Deaths and inquests 1868

Liverpool Mercury, Jan 16th, 1868

Coroner's inquests before Mr Clarke ASPINALL, borough coroner.

On the body of Edith Marion LAMB, aged 4, daughter of a plumber of Underhill St, Everton. It appeared on Friday morning the deceased and her sister were lighting a candle, when the night clothes of the former caught fire, receiving such injuries as resulted in her death on Monday. Verdict, " Accidentally burned."

On the body of Charles M'DERMOTT, aged 34, labourer of 16 Epsom St. On the 8th May last, deceased fell while wheeling a barrow across a stage at the Huskisson Dock, injuring his arm. He had never completely recovered since that time and last Saturday week had a fit and died on Monday. Verdict, " Accidental death."

On the body of George CHEETHAM, aged 50, barman, who had been for some time out of employment, and who lodged at the house of Thomas GILL, stonemason of 72 Regent Rd. It appeared from the evidence that the deceased had for some time been in a desponding and troubled state of mind. On Monday he went to bed about 8pm, when perfectly sober. Two young men slept in the same room as the deceased, and in the morning they both rose and left him in bed. As he did not come down at the usual time, Mr GILL, thinking his lodger was unwell, went upstairs with a cup of hot tea and found the deceased hanging by a rope tied round his neck the other end tied to the bedfoot. A police officer was called and the deceased was cut down, but life was found to be extinct. Deceased's box on being searched was found to contain 9-9s-5d. The jury returned a verdict of, "Committed suicide whilst in a state of temporary insanity".

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Liverpool Mercury, Jan 24th, 1868

Coroner's inquests before Mr Clarke ASPINALL, borough coroner.

On the body of Samuel WHITFIELD, aged 42, employed as a signalman and pointsman by the London and North-western Railway Company, at Widnes Junction, who resided at Crowwood, about 2 miles from the junction. On the evening of 23rd Dec last, deceased had to go on duty at 6 0' clock at the Widnes Junction, but about that time the stationmaster heard he had met with an accident and was lying at the Commercial Hotel, Widnes. On going there the stationmaster found him with his left foot nearly torn off. Deceased said he was injured by a Great Northern passenger train whilst going to his hut, and the accident occurred whilst he was getting out of the way of another train coming in the opposite direction. I appeared the deceased could have got to his hut without passing along the line, but that was the nearest way. A doctor saw the deceased and advised his removal to the Royal Infirmary, Liverpool, where he died on Tuesday. Mr WHYMEAT the stationmaster said he went to the place where the accident occurred on the following morning and found blood and flesh on the rails. The train by which the deceased was injured was about 25 mins late. Verdict, " Accidental death."

On the body of Benjamin HUGHES, aged 523, bricklayer, of 6 court Dairyimple St. It appeared the deceased had been drinking very heavily for the past 12mths, and during the past 4mths his mind had been affected by his intemperate habits. In the morning after a drinking "bout", he had "the horrors". Last Monday night the deceased was left in the kitchen by his son when he went to bed, at that time deceased was not sober. He entered his son's bedroom about 2am to get a pipe and at 10am was found suspended by a piece of rope from the top of the cellar door. When the body was cut down life was extinct. The jury returned a verdict of, "Committed suicide whilst in a state of temporary insanity through excessive drinking".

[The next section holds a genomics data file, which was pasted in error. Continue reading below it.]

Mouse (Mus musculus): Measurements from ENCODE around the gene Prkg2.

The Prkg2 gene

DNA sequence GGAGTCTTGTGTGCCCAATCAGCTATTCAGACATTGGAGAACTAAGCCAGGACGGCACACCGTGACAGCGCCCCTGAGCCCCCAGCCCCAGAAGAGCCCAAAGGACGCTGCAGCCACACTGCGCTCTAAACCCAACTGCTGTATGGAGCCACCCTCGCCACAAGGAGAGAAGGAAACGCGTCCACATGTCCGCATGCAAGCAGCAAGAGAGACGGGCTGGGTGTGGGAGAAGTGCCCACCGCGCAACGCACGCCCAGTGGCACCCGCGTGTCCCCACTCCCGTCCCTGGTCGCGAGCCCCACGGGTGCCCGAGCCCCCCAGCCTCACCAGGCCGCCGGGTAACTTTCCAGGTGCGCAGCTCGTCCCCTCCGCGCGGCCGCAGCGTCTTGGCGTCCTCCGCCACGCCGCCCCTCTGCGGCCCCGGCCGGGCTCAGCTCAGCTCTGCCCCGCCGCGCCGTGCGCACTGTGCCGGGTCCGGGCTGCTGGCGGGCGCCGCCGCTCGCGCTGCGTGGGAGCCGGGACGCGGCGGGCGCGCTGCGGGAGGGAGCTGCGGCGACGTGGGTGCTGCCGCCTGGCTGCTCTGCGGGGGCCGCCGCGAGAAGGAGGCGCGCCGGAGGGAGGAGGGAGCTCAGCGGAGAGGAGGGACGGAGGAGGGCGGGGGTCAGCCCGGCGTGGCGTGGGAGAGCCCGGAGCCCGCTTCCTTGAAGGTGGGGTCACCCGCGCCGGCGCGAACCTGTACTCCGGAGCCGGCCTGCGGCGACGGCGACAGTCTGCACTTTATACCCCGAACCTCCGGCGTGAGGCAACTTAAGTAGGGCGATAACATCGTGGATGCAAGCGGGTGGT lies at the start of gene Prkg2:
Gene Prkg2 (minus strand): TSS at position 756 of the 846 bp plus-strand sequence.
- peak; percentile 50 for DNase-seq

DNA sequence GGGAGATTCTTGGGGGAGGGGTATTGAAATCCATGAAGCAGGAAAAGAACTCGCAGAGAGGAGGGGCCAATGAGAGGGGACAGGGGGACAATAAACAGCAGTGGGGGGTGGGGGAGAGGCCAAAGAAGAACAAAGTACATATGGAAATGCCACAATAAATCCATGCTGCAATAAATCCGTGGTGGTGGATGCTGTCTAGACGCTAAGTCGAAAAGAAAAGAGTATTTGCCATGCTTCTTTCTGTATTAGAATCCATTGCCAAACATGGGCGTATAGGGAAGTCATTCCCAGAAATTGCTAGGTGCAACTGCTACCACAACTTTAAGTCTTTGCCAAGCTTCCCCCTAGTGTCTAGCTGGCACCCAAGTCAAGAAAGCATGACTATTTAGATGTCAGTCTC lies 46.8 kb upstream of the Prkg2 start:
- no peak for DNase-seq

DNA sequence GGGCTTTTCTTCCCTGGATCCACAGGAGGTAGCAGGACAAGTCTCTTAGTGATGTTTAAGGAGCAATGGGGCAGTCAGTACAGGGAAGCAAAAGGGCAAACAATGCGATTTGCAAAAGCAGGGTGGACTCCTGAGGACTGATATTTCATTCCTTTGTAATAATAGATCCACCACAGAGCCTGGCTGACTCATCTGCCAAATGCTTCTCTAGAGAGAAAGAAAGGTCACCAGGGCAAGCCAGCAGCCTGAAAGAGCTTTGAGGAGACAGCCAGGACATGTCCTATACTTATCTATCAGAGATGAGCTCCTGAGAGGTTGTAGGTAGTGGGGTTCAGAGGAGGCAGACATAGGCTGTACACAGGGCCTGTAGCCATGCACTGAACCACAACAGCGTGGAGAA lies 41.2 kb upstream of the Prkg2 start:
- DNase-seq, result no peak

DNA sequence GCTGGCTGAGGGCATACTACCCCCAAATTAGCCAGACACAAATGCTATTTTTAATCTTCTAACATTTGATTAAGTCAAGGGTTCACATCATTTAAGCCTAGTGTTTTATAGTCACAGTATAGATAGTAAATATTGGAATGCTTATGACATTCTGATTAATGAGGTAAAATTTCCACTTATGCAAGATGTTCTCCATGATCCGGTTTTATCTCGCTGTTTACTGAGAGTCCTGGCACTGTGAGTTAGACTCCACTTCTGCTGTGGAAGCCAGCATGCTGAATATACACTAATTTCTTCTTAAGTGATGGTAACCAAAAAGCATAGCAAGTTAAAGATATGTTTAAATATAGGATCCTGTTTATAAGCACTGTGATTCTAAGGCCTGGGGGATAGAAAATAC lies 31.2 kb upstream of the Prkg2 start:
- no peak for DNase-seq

On the body of Thomas DUNN, aged 3, son of a labourer of 14 court, Tatlock St. On Saturday night the 11th inst, deceased was put to bed at 10pm, a few minutes afterwards he was found with his night shirt in flames. In the same room were two other children aged 6 and 2, Dr LUCAS attended the deceased and he was taken to the Northern Hospital where he died yesterday morning. Verdict, "Accidentally burned."

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Liverpool Mercury, Jan 28th, 1868

Shocking suicide of an official at the Sailor's Home

An event occurred at the Sailor's Home yesterday, which gave rise to great sorrow and surprise among the inmates of that establishment. The circumstances which caused the excitement were the suicide of Mr William CLARKE, the house superintendent of the home. The particulars of this sad affair, as far as they have transpired are as follows :-

The boarders at the home dine together about 12 o' clock, Mr CLARKE usually attended the dinner, and was present yesterday when nothing remarkable was noticed in his demeanour. A short time after dinner he intimated to one of the officials that he intended to go and lie down for a short time, and directed a steward to call him about 2 o' clock. At that hour the steward, as directed went to call on Mr CLARKE, but on entering the room where he supposed he was asleep, he was shocked to find the unfortunate man suspended by the neck from a rope attached to an iron beam. The alarm was given an the body immediately cut down, but it was found that life was extinct. From examination it seems that the suicide was a most deliberate and determined one. There is a skylight in the roof of the apartment and in order to effect his purpose the unfortunate man, knocked a hole in this, so as to enable him to tie the rope around an iron beam. He then appears to have placed a stool under his feet, and, when he had fastened the rope around his neck, he kicked the stool from under him, and thus succeeded in destroying his own life. No reason can be assigned for the commission of the sad act. Mr CLARKE was much respected not only by the officials of the home, but by the sailors who lodged there, with whom he frequently came in contact and his melancholy end has caused the greatest gloom among the whole of the inmates and among all those who were acquainted with him.